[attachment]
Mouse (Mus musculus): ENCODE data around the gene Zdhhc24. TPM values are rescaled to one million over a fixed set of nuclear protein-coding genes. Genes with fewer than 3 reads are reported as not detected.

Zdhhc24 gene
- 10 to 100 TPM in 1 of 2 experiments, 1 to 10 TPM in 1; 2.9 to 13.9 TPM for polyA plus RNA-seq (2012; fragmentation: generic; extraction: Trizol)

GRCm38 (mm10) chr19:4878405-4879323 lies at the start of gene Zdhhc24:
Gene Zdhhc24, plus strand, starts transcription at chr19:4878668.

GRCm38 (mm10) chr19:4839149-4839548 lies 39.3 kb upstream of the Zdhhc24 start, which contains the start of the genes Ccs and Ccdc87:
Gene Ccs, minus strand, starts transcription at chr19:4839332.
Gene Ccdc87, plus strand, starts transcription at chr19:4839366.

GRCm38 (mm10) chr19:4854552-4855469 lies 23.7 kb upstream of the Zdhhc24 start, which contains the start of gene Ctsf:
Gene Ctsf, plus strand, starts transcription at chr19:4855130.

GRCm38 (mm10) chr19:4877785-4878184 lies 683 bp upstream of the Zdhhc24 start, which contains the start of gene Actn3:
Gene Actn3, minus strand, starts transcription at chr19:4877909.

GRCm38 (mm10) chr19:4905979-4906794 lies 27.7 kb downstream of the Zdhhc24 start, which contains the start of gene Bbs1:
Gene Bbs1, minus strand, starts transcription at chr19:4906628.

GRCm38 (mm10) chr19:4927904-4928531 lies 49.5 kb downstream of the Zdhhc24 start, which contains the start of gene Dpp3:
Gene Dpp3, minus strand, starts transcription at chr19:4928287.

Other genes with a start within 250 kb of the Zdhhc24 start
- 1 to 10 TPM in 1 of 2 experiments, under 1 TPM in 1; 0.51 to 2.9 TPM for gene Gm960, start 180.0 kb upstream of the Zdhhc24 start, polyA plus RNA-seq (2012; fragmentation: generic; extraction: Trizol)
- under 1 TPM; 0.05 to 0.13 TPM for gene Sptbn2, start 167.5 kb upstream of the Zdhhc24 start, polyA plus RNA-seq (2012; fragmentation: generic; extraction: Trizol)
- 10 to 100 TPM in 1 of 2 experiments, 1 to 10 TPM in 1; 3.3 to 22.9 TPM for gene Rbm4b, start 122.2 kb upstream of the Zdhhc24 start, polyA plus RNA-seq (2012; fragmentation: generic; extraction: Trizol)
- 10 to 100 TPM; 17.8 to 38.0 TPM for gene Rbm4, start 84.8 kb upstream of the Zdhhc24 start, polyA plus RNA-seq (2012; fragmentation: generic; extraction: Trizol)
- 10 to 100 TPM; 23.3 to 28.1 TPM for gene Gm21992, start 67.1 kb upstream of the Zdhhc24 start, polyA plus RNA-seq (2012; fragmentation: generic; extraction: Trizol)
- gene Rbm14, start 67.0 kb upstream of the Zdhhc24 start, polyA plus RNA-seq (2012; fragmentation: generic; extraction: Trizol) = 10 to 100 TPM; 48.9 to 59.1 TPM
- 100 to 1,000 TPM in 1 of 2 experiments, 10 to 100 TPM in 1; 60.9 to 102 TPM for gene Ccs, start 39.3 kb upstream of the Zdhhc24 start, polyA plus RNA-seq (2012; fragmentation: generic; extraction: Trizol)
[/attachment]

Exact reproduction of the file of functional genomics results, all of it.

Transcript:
Mouse (Mus musculus): ENCODE data around the gene Zdhhc24. TPM values are rescaled to one million over a fixed set of nuclear protein-coding genes. Genes with fewer than 3 reads are reported as not detected.

Zdhhc24 gene
- 10 to 100 TPM in 1 of 2 experiments, 1 to 10 TPM in 1; 2.9 to 13.9 TPM for polyA plus RNA-seq (2012; fragmentation: generic; extraction: Trizol)

GRCm38 (mm10) chr19:4878405-4879323 lies at the start of gene Zdhhc24:
Gene Zdhhc24, plus strand, starts transcription at chr19:4878668.

GRCm38 (mm10) chr19:4839149-4839548 lies 39.3 kb upstream of the Zdhhc24 start, which contains the start of the genes Ccs and Ccdc87:
Gene Ccs, minus strand, starts transcription at chr19:4839332.
Gene Ccdc87, plus strand, starts transcription at chr19:4839366.

GRCm38 (mm10) chr19:4854552-4855469 lies 23.7 kb upstream of the Zdhhc24 start, which contains the start of gene Ctsf:
Gene Ctsf, plus strand, starts transcription at chr19:4855130.

GRCm38 (mm10) chr19:4877785-4878184 lies 683 bp upstream of the Zdhhc24 start, which contains the start of gene Actn3:
Gene Actn3, minus strand, starts transcription at chr19:4877909.

GRCm38 (mm10) chr19:4905979-4906794 lies 27.7 kb downstream of the Zdhhc24 start, which contains the start of gene Bbs1:
Gene Bbs1, minus strand, starts transcription at chr19:4906628.

GRCm38 (mm10) chr19:4927904-4928531 lies 49.5 kb downstream of the Zdhhc24 start, which contains the start of gene Dpp3:
Gene Dpp3, minus strand, starts transcription at chr19:4928287.

Other genes with a start within 250 kb of the Zdhhc24 start
- 1 to 10 TPM in 1 of 2 experiments, under 1 TPM in 1; 0.51 to 2.9 TPM for gene Gm960, start 180.0 kb upstream of the Zdhhc24 start, polyA plus RNA-seq (2012; fragmentation: generic; extraction: Trizol)
- under 1 TPM; 0.05 to 0.13 TPM for gene Sptbn2, start 167.5 kb upstream of the Zdhhc24 start, polyA plus RNA-seq (2012; fragmentation: generic; extraction: Trizol)
- 10 to 100 TPM in 1 of 2 experiments, 1 to 10 TPM in 1; 3.3 to 22.9 TPM for gene Rbm4b, start 122.2 kb upstream of the Zdhhc24 start, polyA plus RNA-seq (2012; fragmentation: generic; extraction: Trizol)
- 10 to 100 TPM; 17.8 to 38.0 TPM for gene Rbm4, start 84.8 kb upstream of the Zdhhc24 start, polyA plus RNA-seq (2012; fragmentation: generic; extraction: Trizol)
- 10 to 100 TPM; 23.3 to 28.1 TPM for gene Gm21992, start 67.1 kb upstream of the Zdhhc24 start, polyA plus RNA-seq (2012; fragmentation: generic; extraction: Trizol)
- gene Rbm14, start 67.0 kb upstream of the Zdhhc24 start, polyA plus RNA-seq (2012; fragmentation: generic; extraction: Trizol) = 10 to 100 TPM; 48.9 to 59.1 TPM
- 100 to 1,000 TPM in 1 of 2 experiments, 10 to 100 TPM in 1; 60.9 to 102 TPM for gene Ccs, start 39.3 kb upstream of the Zdhhc24 start, polyA plus RNA-seq (2012; fragmentation: generic; extraction: Trizol)